|Drivers must slow down and move over for Emergency vehicles.|
The new law creates a 200-foot zone around stationary emergency vehicles that have their lights activated. This includes Medic One, fire engines, police cars, tow trucks and even Department of Transportation vehicles.
The reason for the increased safety zone is to protect first responders. Fines for speeding in these zones will double, and tickets for failing to slow down and move over will also double, from $124 to $248.
Currently, the "Move Over Law" requires motorists traveling on a road with at least two lanes in their direction to move over one lane from the shoulder when approaching an emergency vehicle with its lights activated. Drivers are also required by law to slow down and proceed with caution.
On roads with one lane in each direction, motorists must slow down and pass to the left of the emergency vehicle if it is safe to do. But, they must yield the right-of-way to all oncoming traffic before proceeding.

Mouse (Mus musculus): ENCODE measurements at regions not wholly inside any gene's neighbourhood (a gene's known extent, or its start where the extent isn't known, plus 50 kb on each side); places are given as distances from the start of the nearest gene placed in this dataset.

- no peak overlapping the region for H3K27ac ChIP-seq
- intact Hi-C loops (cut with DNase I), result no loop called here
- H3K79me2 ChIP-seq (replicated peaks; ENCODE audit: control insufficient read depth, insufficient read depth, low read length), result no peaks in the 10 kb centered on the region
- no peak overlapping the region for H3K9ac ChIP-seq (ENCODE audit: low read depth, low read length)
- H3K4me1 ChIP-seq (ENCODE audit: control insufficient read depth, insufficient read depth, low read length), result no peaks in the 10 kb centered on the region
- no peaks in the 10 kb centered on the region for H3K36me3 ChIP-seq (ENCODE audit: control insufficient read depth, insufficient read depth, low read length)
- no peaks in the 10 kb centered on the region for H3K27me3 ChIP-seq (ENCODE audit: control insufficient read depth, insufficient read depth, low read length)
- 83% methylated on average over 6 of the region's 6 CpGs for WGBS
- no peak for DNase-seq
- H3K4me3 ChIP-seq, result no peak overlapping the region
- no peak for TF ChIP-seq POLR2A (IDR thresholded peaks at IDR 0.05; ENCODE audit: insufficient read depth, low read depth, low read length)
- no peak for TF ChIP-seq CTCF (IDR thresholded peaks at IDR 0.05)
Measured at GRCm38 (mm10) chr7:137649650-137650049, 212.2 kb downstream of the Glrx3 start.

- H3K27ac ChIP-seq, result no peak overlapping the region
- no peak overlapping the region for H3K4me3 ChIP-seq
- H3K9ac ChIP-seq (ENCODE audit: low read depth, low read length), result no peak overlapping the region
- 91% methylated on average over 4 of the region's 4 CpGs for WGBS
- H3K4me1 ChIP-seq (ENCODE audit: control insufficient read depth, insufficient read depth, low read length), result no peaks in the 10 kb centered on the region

The new law has similar wording, but increases the safety zone in front and behind active emergency vehicles to 200 feet, and doubles the fine for failing to slow down or move over.
The increased safety zone was voted into law due to the injuries and fatalities suffered by emergency personnel by drivers who failed to yield or give a wide berth to emergency vehicles. Recently, a couple police officers responding to a disabled vehicle were injured when they had to jump off the road to avoid being hit by an inattentive driver. In another recent case, a tow truck driver was killed while tending to a disabled vehicle on the southbound lanes of Interstate 5.
Between April 2009 and December 2010, the "Move Over Law" has resulted in 2,940 drivers being warned by Washington State Patrol officers, with 592 tickets issued.
This law increases the safety zone around emergency vehicles, and is likely to result in more citations in an effort to reduce the injuries and fatalities suffered by police, medics and tow truck drivers while they're trying to do their job.
Please slow down and make sure you give these workers plenty of room when approaching them on the road. If not, you're looking at a hefty fine beginning January 1.
Sources: Washington State Patrol, Seattle Times